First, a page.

How have people responded?  What is some of the feedback you have gotten?
Before we opened our first location we were definitely taking a leap of faith that we could get more of a mainstream audience, the non-vegetarian crowd, to give it a try.  Our whole passion was to take this delicious plant-based food, expose it to a larger group and get them to come in and try it. We were pretty confident that once people tried it they would be amazed.  We opened our first location in November 2006 right across from UC Irvine, and to our joy and relief we were embraced.  People were really looking for wholesome, delicious, convenient food and we were able to put it in a way that was fun, friendly and approachable.  People loved the food and concept and loved being able to get good ol’ fashioned American comfort food, like a burger and fries, and feel good about it.

Where are you guys today?
We have just opened our sixth location right now at Rolling Hills Plaza on the corner of PCH and Crenshaw in Torrance, CA.  We will be opening our seventh in May at the Farmers Market right next to the Grove in the heart of LA.

Speaking of farmers markets, do you by your food locally?
We do as much as we can.  We have several produce vendors that source locally.  The most important thing we do though is being100% plant-based, because plant-based foods are the most sustainable foods that we can be eating.

If we can go back to when you started, what have been some of the most influential books that you’ve read that helped shape your opinions?
The China Study by T. Colin Campbell is a great book in terms of laying out the data that’s out there, and how plant-based foods really lower your risk of a number of diseases.  Diet for New America did a great job encapsulating all the benefits of plant-based foods.  Skinny Bitch was a great read for people looking for a more fun and entertaining story.  Obviously, there are a lot of new ones that have come out like the Veganist and Eating Animals.

I know you became vegan about six years ago.  Talk about the difficulty you had with the transition, because it seems like everyone struggles with it.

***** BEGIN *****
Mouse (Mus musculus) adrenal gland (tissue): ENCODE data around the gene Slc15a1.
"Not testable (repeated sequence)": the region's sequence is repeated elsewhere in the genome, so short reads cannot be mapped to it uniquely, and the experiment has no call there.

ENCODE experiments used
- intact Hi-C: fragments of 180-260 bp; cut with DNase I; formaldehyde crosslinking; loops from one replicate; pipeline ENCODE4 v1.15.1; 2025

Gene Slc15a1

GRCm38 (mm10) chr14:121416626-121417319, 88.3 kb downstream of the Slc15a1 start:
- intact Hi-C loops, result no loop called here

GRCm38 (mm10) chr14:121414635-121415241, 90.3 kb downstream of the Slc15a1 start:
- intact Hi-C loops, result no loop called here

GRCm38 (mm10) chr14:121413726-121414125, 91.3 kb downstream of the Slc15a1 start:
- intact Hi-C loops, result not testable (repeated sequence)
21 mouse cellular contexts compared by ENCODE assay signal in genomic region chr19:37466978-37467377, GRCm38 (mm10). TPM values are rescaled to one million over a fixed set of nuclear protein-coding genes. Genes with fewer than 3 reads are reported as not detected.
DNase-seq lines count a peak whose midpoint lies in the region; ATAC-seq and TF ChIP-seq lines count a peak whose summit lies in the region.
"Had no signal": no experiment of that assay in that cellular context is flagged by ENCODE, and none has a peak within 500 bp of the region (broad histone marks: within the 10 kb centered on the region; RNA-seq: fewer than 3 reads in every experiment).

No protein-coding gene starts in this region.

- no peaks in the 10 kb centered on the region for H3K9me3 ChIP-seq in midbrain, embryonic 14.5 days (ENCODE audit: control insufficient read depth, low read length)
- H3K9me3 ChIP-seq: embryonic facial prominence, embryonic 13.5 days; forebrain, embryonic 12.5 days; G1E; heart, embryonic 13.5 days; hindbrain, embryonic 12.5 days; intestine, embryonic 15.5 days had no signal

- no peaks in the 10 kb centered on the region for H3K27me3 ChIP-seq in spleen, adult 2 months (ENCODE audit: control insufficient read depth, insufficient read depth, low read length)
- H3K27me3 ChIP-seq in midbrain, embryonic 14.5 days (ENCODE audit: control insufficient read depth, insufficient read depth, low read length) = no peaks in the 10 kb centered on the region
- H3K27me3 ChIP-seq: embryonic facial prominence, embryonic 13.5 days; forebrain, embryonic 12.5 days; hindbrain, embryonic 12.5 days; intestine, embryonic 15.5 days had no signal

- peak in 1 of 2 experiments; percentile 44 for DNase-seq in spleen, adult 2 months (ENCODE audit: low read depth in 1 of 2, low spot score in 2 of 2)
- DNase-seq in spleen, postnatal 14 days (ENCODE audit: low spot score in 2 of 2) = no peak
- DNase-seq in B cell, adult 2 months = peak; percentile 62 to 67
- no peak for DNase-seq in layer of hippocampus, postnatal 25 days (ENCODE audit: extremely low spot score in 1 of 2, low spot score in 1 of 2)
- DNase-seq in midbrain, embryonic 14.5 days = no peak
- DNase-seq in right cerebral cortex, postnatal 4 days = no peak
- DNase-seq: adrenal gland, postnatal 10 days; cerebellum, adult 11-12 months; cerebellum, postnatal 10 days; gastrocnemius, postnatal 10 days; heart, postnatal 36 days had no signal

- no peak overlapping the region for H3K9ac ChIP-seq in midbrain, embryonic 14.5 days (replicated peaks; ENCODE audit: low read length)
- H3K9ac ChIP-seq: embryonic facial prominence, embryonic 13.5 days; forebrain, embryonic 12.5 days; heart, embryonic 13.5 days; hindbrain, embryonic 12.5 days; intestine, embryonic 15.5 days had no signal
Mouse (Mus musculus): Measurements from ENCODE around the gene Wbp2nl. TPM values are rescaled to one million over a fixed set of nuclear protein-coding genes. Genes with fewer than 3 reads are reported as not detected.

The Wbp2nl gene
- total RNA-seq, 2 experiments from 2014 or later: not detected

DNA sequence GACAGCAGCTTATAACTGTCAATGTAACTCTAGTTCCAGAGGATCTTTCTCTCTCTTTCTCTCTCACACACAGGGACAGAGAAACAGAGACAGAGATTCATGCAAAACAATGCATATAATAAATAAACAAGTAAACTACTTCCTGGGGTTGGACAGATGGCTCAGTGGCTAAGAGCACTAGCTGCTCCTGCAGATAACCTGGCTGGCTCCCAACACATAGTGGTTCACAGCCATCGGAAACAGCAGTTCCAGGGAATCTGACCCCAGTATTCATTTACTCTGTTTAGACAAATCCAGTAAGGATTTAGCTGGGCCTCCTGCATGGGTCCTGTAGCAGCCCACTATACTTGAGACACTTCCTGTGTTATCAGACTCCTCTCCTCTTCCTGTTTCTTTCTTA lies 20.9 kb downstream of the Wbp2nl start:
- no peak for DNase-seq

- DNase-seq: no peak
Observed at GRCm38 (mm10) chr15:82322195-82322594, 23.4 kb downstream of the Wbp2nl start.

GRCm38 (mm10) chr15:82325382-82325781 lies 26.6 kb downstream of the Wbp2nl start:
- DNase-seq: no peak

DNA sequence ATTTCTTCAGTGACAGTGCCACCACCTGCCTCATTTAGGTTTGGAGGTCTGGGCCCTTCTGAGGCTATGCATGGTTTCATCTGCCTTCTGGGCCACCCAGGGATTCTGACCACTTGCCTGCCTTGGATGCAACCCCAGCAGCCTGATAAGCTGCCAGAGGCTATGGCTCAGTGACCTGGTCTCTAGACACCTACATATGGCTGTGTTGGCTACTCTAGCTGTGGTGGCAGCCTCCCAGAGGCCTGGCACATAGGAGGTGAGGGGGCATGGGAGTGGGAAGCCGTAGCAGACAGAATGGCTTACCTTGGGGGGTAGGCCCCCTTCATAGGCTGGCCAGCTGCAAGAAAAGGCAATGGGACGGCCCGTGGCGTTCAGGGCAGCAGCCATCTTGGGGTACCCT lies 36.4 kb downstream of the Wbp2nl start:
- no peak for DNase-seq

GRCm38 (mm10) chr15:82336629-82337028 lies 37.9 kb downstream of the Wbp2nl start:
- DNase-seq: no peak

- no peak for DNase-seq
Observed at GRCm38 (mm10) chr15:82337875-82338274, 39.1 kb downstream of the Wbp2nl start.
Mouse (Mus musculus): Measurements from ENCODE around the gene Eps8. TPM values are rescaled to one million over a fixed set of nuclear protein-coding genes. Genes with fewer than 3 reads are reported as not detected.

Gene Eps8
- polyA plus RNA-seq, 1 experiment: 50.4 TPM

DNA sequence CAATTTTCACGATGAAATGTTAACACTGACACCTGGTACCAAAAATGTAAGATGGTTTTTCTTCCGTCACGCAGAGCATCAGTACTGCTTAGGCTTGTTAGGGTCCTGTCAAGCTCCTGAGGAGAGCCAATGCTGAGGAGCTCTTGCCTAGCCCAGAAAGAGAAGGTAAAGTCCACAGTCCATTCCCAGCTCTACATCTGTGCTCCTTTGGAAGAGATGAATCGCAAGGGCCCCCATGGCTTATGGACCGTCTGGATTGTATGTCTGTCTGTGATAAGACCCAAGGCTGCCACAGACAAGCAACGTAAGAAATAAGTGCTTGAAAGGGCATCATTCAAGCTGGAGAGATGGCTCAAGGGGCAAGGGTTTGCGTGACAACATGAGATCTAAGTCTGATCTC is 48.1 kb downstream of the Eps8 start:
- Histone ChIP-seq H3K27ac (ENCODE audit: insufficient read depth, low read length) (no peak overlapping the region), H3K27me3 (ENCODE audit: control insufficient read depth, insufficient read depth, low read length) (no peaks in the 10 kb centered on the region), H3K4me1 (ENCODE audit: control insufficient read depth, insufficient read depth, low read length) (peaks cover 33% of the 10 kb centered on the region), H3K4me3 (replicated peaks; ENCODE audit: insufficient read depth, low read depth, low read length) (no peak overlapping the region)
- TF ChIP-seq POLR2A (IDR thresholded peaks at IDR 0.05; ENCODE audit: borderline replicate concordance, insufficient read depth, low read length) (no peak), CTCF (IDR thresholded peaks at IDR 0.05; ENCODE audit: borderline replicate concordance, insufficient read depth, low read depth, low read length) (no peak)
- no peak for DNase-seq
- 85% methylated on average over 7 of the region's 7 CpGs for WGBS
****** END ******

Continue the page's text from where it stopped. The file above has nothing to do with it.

My recommendation for anyone who asks me is that if you really want to do it, commit to it for a month.  It takes you a good three to four weeks to develop new habits and find foods that you really enjoy.  The first two weeks you’re doing a lot of research and trials and it takes a real commitment to get out of your existing habits and rituals.  Once you get into it, after three to four weeks, you find new favorites that you really look forward to. They take the place of the favorites that you used to look forward to when you were hungry or tired, your comfort foods.  The other benefit of committing to three to four weeks is that you not only find new favorites and develop a routine, but you also feel great which helps keep you motivated to keep up with your diet.  I personally was seeing great results in the gym, lost a good 10 lbs., started to see my abs again, and started seeing those other results that kept me motivated.  Your body really starts looking forward to the new type of food, and also starts feeling the effects of the foods you used to eat.

Do you have something in your diet that you can’t live without – a favorite?
It’s easy for me being one of the owners of The Veggie Grill.  I eat there about 7 times a week and cycle through several of the sandwiches and salads.  It’s hard for me to answer that because I have several favorites from The Veggie Grill.